Thursday, 9 October 2014

The Close of Play

The Track to Binnien Shuas on a blustery autumn Saturday

Alarm goes off. Wake up. Outside its dark.

Turn off Computer. Drive home. Outside its dark.

It's certainly that time of year again. Increasing blackness and storm bound weekends. The confines of winter seem to creep up on you from out of nowhere but its surely still to early to be having day dreams of fresh powder and ice-clad peaks?

This summer has certainly been one of my best. Not necessarily pushing my grade but just the scale of routes attempted both in the mountains and by the sea. A couple of weeks ago me and Dave biked into Binnien Shuas on a windy Saturday and did the classic route Ardverikie Wall. The huge slab is supposedly the best route Tom Patey ever walked past. Good thing it was a slab as the temperature was cold enough to make Ranulph Fiennes think twice about being outside. I spent most of the day with my hands in my pockets trying to thaw out frozen fingers. I can see how that route gets 3 stars (in summer at least!).

One of the steeper pitches of Ardverikie Wall (HS 4b) on a brisk autumn day

Its awkward at this time of year. A good forecast includes the phrase 'unsettled' as then you at least know there is a chance it may be dry. It's true that rain hampers play, but they say there is no such thing is bad weather, just bad clothes. Unfortunately weather isn't the only autumnal issue. More recently an after-work climbing session at Creag Dubh was brought to an abrupt end but the sudden and inconvenient disappearance of the sun. Abseiling off down into the darkness and the gloom is defiantly an experience best reserved for winter climbing (as at least you're likely to have a head torch on you).

Abseiling of the Creag Dubh classic King Bee (VS 5a) in the by now well established darkness

Please don't misconstrue these negative ramblings as a hatred of the winter season. On reflection winter has innumerable benefits such as winter climbing (bit of a given really), fewer people (as many opt to pull on plastic), better friction (unless the rock is wet which is more likely than not in the UK) and of course an absence of the wee beasties. In fact this time of year is probably the most rewarding time to get out. Set deep within the Easter Ross the forgotten valley of Gleann Meinich echoes with the chorus of rutting stags. We were high on the side of Sgurr A'Mhuilinn climbing Salamander, a long and isolated route climbing a large schist outcrop. We didn't see any one on the crag, nor when we were cycling the 3 miles up through forest and to be honest we barely saw a car on the 30 mile drive up Strathconnon. T-shirts and chalk were substituted for thermals and gloves but the blissful isolation and solitude outweighed the suffering!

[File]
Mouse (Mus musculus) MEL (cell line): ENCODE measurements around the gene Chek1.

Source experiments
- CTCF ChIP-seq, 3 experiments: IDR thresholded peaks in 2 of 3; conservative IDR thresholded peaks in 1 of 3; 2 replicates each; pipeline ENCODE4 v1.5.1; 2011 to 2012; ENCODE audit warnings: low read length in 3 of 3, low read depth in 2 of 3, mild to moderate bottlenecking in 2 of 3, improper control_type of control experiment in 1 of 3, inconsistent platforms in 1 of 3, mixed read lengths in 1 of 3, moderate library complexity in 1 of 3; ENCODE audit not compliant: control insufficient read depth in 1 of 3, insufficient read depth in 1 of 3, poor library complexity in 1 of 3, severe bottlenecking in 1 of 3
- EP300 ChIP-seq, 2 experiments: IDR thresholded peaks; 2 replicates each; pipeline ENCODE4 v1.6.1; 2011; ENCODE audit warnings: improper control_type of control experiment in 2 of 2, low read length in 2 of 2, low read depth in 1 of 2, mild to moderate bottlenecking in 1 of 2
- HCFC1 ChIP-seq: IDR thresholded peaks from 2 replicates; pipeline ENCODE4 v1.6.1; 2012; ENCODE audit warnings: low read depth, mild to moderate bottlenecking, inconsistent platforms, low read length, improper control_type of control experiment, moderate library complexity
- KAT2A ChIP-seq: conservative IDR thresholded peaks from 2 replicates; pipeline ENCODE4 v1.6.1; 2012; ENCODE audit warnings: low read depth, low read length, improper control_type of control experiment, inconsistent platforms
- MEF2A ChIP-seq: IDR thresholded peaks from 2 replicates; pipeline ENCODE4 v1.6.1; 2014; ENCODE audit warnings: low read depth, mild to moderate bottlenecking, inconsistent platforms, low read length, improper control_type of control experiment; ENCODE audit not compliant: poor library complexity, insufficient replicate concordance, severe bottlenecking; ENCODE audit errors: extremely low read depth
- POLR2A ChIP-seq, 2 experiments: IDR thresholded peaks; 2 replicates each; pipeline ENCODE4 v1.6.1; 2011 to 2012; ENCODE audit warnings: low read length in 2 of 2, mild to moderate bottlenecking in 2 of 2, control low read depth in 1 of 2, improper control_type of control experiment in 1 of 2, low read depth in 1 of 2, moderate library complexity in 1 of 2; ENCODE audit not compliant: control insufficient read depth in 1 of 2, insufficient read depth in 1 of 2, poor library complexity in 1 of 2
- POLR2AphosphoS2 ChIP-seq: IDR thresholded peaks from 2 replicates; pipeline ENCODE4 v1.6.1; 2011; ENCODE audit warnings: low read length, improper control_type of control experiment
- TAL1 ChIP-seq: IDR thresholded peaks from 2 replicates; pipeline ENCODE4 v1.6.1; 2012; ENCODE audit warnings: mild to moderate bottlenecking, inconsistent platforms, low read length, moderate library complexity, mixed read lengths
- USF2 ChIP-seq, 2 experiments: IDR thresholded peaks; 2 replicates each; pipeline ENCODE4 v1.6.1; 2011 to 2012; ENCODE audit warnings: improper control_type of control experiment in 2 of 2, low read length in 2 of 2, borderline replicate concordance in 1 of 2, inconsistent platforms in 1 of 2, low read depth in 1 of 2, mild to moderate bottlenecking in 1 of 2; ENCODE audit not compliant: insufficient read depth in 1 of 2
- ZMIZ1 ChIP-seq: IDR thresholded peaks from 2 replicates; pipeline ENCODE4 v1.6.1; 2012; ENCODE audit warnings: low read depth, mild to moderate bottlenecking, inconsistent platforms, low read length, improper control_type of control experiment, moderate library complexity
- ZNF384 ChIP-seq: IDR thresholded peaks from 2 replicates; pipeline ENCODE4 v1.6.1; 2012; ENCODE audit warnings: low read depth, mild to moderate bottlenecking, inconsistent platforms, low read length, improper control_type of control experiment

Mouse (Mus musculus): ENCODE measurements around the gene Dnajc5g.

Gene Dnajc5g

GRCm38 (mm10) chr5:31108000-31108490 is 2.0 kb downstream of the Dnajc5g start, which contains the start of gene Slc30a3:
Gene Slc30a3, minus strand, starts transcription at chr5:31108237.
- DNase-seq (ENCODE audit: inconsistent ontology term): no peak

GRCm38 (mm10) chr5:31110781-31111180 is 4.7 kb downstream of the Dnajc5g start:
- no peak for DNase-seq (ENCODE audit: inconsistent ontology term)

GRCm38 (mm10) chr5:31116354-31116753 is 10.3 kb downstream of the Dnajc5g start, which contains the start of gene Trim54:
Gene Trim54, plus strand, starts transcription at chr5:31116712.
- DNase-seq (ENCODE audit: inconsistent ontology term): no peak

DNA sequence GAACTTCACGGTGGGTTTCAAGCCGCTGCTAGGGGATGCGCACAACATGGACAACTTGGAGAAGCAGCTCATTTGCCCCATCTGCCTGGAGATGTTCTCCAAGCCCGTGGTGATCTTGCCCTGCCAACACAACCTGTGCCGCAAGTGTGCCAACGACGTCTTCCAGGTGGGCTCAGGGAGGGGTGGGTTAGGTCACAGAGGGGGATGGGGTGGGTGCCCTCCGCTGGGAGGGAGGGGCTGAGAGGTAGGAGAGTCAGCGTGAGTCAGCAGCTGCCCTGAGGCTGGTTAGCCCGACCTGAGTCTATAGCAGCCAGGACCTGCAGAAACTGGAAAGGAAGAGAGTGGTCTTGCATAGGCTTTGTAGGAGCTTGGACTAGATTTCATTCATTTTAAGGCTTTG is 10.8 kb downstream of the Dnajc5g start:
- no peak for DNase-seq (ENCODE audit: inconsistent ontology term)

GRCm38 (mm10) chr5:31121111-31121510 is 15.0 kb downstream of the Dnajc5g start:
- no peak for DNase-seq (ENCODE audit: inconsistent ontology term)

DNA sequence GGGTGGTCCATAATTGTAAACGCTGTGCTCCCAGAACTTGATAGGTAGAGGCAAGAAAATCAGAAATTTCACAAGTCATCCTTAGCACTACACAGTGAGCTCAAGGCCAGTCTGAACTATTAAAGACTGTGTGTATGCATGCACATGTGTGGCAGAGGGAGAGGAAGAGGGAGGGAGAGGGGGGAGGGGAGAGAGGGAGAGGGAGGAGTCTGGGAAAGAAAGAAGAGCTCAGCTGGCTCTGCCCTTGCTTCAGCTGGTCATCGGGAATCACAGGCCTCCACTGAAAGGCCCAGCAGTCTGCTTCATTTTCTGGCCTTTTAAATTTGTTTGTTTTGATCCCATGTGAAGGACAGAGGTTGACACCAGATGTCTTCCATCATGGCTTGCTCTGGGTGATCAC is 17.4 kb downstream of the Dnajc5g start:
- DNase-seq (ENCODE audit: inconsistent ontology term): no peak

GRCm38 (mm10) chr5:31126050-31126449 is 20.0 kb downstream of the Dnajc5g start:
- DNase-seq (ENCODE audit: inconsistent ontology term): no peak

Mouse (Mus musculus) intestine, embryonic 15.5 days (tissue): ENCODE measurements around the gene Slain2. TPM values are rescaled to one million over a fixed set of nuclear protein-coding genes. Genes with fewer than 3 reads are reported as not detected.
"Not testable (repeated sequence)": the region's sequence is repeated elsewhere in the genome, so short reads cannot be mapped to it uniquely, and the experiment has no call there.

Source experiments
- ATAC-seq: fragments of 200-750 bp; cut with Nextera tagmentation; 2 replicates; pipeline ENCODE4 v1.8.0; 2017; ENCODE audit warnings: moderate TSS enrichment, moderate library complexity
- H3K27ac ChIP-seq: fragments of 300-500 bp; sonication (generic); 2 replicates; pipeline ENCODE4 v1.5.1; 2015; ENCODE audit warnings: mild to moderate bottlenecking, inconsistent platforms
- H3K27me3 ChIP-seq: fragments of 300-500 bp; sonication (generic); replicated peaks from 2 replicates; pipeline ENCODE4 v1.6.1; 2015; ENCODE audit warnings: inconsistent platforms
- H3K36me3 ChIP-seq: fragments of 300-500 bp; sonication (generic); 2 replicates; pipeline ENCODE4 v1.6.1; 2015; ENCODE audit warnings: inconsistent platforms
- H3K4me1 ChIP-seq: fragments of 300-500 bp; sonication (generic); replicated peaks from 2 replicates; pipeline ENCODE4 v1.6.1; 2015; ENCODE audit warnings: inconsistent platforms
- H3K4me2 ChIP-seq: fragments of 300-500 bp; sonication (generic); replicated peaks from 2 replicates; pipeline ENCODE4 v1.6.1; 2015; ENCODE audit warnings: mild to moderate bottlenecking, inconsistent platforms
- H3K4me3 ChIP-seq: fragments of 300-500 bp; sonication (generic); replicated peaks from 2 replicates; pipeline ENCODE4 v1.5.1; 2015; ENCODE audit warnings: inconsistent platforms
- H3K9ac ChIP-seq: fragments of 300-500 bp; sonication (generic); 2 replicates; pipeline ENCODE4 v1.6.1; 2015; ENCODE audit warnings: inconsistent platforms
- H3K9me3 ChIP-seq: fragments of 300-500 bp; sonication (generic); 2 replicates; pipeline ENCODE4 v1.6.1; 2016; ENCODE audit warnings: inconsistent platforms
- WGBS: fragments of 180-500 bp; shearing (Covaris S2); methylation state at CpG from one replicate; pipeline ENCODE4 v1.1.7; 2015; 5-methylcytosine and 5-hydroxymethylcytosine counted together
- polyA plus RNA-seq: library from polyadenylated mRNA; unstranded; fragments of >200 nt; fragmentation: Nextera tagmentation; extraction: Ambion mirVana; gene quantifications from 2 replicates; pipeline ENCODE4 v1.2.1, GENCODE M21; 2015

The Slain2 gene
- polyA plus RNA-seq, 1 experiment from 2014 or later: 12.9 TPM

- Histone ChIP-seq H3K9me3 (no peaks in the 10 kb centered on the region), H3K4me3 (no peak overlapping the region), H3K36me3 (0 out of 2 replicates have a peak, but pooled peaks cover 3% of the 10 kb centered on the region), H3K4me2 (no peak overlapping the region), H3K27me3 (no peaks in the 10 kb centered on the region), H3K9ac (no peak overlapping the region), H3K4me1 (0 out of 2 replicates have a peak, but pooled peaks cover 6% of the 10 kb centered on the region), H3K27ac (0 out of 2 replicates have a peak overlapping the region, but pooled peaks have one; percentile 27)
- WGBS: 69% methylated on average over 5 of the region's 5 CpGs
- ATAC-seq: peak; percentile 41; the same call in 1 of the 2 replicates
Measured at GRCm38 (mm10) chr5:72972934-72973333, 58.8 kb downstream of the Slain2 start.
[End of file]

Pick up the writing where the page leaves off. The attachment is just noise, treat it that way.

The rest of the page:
Salamander (HVS 5b) climbs the central slab in 6 excellent pitches

Jim with frozen fingers on the crux pitch of Salamander (HVS 5b)

Damp rock and cold weather may well mark the close of play for this year but the sooner it ends, the sooner it starts! So here's to the end of the craggin' seasons. You've been a beaut but now its time for winter!

The promise of winter. We can only hope its one to remember!

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